Rembrandt by Himself
Hardcover , 272 pages
- Few other artists in the history of Western art have painted themselves with the obsessive frequency of Rembrandt. The images that survive -- some 45 self-portraits in oil, scores of drawings, and over 30 etchings -- provide us with what amounts to a pictorial autobiography, a record of Rembrandt's intense scrutiny of his own features from his earliest years in Leiden to his death in Amsterdam in 1669.
This book, written by authorities in the field, maps the many developments in Rembrandt's self-portraiture during his life and attempts to explain exactly why this genre played such a dominant role in his work. The authors give new emphasis to the tradition of self-portrayal in Netherlandish art and the impact of his innovative style on his contemporaries (whether artists or collectors) and on his followers. Significant reinterpretations of Rembrandt's approach also arise from a close investigation of lesser-known aspects of his work, such as his manipulation of his features or his depiction of himself in a variety of highly authentic historical costumes.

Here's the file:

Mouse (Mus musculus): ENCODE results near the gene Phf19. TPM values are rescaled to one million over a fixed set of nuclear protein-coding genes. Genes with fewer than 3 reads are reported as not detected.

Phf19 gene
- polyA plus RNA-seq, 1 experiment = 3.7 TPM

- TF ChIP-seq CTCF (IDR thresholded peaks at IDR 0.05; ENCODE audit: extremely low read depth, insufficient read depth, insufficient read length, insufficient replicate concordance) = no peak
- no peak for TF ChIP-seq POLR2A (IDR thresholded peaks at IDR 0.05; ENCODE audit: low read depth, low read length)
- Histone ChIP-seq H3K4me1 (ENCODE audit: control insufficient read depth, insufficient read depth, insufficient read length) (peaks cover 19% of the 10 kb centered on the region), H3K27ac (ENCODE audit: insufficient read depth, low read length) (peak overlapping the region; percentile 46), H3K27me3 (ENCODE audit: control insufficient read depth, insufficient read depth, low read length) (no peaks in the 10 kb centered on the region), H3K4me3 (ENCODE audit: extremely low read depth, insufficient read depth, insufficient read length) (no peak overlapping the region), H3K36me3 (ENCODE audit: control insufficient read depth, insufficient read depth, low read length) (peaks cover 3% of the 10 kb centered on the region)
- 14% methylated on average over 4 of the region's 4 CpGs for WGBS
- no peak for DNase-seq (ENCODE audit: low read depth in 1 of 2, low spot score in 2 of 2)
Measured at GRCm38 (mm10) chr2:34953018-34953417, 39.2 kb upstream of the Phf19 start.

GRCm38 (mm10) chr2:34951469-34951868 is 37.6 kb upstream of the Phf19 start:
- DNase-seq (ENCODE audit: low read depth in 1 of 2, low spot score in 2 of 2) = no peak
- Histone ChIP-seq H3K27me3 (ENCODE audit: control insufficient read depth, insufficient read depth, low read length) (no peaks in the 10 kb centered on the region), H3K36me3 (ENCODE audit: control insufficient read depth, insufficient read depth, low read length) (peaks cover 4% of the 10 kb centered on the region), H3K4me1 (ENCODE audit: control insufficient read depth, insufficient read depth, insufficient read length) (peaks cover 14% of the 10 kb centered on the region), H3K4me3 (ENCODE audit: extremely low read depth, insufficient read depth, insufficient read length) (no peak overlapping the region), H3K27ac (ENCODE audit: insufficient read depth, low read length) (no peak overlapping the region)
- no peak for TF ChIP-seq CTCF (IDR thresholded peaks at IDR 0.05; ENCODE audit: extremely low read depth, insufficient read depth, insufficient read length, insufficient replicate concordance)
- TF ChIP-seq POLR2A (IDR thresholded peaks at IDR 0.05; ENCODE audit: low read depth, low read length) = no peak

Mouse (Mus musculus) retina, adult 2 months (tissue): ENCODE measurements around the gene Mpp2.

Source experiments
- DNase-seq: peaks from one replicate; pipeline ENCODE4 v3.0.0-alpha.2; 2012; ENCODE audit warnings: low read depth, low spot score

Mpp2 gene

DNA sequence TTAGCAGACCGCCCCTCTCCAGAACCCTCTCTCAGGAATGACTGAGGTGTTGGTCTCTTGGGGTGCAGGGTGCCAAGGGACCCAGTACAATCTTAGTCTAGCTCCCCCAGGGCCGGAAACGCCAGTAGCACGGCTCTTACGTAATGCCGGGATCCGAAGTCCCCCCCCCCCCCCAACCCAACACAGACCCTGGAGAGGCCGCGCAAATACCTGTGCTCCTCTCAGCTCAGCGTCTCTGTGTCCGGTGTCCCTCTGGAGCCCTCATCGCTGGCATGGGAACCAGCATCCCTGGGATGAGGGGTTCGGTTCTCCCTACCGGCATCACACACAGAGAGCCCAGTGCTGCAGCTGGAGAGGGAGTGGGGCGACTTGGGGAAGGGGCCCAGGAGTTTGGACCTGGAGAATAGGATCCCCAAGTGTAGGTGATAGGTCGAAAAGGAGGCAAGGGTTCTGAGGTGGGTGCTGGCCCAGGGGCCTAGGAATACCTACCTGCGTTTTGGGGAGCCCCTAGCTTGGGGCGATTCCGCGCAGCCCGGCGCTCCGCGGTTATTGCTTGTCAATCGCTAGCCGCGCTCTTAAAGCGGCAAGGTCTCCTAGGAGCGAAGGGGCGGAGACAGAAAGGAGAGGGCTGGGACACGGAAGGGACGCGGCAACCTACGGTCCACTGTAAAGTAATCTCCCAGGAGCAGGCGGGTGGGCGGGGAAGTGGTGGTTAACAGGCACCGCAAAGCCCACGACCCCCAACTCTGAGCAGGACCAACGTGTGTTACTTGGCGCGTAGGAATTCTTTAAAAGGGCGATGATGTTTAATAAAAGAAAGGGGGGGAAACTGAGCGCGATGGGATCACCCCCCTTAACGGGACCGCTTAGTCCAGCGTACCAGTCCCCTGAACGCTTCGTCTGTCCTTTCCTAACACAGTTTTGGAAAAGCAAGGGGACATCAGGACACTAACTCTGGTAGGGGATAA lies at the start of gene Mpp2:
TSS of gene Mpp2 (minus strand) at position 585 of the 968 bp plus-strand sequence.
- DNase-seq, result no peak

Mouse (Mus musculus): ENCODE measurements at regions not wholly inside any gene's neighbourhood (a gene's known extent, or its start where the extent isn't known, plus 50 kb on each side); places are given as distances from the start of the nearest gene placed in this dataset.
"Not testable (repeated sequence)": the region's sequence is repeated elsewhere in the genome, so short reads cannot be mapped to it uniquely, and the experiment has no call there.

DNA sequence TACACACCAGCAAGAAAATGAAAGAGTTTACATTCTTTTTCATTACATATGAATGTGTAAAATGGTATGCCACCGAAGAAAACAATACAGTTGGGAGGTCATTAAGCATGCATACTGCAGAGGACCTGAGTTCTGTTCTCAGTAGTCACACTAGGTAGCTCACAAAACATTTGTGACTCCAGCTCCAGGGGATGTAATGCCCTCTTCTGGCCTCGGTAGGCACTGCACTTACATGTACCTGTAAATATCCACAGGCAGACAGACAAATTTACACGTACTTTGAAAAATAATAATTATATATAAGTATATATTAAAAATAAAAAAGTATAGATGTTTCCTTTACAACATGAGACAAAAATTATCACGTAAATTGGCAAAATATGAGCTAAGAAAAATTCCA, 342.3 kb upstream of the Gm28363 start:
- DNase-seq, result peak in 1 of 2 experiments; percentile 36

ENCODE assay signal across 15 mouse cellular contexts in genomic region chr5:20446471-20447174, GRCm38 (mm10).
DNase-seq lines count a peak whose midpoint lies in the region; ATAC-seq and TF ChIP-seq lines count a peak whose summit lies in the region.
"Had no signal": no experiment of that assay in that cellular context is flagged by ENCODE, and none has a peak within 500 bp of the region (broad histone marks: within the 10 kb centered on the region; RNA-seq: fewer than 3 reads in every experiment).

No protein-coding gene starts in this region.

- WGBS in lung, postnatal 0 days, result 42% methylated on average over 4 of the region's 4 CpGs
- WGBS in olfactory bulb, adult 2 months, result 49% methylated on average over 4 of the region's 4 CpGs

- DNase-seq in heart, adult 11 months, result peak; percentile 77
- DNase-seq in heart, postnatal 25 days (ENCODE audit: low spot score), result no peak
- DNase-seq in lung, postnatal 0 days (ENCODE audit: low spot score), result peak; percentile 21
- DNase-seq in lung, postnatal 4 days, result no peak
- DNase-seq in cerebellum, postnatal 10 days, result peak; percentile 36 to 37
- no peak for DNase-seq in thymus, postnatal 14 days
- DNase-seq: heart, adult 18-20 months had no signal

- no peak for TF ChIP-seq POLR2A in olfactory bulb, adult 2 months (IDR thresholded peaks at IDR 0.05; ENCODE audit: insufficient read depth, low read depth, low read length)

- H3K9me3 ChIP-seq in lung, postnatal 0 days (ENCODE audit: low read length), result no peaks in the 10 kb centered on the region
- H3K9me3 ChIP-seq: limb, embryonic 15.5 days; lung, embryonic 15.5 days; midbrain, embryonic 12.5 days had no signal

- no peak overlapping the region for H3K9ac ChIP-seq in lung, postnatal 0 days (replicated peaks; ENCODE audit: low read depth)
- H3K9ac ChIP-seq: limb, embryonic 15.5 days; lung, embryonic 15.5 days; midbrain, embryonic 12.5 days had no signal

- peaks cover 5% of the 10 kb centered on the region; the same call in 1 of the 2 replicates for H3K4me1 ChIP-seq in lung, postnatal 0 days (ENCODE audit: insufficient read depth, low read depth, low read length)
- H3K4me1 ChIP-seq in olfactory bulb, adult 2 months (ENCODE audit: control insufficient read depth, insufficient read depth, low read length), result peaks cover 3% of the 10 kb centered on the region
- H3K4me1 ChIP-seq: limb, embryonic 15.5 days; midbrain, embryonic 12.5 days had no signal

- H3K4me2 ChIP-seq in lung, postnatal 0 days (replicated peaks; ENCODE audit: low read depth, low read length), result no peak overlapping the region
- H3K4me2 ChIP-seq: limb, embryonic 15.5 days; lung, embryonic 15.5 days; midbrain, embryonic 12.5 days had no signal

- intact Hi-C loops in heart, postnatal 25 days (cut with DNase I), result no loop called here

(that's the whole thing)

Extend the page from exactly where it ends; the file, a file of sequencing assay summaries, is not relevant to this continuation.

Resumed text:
Published to celebrate the gathering of an unprecedented number of these outstanding self-portraits at the National Gallery in London and the Mauritshuis in The Hague in 1999.
About the Book Find at your local library
|Hardcover , 272 pages||English|
|Yale University Press (Aug, 1999)||Unknown|
|9780300077896||9.27 x 11.33 x 1.04 inches|
|Artists, Architects, Photographers|